Genesis 39:10-12: “And though [Potiphar’s wife] spoke to Joseph day after day, he refused to go to bed with her or even be with her. One day he went into the house to attend to his duties, and none of the household servants was inside. She caught him by his cloak and said, ‘Come to bed with me!’ But he left his cloak in her hand and ran out of the house.” Do you think Joseph would have stood a chance with Potiphar’s wife if he had kept trying to reason with her? To push his sexual desires aside when a beautiful woman begged him to sleep with her? To stay in close proximity to easy sexuality without lusting? Fleeing was the not simply the best, but the only option.
A few years down the road, the son of an adulterous relationship, Solomon, decides to instruct his son on sexual morality. You might think that his love of his mother Bathsheba and his father King David would sway him toward giving them a pass on their adultery. Things happen, right? King David wasn’t trying to be an adulterer; he just fell in love with Bathsheba one day, and there you go (never mind that he was supposed to be at war with his army).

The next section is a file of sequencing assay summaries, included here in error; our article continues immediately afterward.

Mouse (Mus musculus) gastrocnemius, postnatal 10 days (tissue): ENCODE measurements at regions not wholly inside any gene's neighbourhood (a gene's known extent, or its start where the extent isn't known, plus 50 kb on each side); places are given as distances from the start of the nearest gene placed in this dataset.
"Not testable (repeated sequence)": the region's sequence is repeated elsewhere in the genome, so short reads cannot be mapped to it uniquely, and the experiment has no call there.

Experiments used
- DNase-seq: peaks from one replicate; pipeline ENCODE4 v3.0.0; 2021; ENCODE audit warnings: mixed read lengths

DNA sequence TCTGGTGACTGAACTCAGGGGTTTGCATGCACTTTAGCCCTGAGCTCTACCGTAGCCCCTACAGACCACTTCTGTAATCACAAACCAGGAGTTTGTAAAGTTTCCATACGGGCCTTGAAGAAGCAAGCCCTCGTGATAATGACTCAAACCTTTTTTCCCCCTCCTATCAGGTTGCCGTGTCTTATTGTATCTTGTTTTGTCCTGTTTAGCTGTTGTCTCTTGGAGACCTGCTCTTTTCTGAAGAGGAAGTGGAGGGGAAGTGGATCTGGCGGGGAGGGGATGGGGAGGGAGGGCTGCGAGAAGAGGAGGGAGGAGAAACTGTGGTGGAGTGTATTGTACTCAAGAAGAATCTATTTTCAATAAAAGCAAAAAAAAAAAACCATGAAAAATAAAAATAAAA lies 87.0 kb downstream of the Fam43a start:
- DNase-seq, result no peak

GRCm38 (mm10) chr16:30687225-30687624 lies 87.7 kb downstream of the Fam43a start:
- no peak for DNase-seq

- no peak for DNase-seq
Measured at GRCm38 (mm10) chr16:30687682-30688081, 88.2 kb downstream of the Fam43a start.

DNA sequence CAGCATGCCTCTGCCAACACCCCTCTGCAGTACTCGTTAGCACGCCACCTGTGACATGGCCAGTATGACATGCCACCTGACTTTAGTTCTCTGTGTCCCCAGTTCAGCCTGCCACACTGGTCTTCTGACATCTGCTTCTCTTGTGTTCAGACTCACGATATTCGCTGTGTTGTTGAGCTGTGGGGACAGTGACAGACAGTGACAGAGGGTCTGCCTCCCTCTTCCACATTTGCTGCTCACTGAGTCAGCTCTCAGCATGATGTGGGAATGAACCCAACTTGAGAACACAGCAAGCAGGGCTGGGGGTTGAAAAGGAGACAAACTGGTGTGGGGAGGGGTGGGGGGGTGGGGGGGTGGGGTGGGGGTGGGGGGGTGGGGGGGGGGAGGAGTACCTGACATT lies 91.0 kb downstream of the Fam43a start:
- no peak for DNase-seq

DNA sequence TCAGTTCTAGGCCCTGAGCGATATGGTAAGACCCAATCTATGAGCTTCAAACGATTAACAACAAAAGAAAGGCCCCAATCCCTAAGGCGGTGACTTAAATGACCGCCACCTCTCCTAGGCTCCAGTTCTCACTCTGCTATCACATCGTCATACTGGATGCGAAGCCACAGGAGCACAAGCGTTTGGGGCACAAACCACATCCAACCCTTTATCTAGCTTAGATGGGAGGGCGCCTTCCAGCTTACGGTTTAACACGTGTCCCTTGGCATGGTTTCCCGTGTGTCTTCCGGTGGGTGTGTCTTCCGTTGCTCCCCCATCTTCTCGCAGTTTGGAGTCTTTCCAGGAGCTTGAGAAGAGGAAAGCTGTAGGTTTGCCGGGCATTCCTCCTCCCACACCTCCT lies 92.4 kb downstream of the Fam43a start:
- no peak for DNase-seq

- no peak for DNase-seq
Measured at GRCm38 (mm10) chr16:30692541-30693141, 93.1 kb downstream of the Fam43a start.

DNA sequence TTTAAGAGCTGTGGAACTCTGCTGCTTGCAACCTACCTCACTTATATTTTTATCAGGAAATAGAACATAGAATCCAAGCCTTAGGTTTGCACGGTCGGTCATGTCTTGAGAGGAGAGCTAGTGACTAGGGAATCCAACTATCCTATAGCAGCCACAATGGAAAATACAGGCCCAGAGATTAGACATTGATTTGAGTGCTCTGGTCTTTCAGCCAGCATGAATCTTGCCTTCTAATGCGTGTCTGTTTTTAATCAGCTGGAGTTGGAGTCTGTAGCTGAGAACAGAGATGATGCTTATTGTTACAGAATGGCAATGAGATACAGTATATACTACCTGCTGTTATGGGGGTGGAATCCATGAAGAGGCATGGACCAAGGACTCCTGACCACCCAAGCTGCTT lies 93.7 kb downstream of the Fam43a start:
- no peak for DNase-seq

But Solomon passes along the wisdom he received from God to his own son. Rather than telling him to “look but don’t touch” or “just stop before you doing anything really wrong” or giving him some speech about free milk and cows, Solomon says in Proverbs 5:8: “Keep to a path far from [the adulteress], do not go near the door of her house.” The entire chapter is worth reading, but the lesson Solomon wants his son to receive is that the only way to avoid sinning sexually is to avoid the temptation altogether. Just don’t get near it. If you find yourself on the wrong path, take a detour. Don’t go there.
One other verse from the New Testament puts this concept in as straightforward a manner as possible. In 1 Corinthians 6:18, Paul says: “Flee from sexual immorality.” The Greek word for “flee” here is pheugo, which means “to be saved by flight, to escape safely out of danger.” Sexual temptation is a danger zone. You don’t manage danger, so much as you get away from it. I don’t talk my way out of an oncoming car; I get out of the road!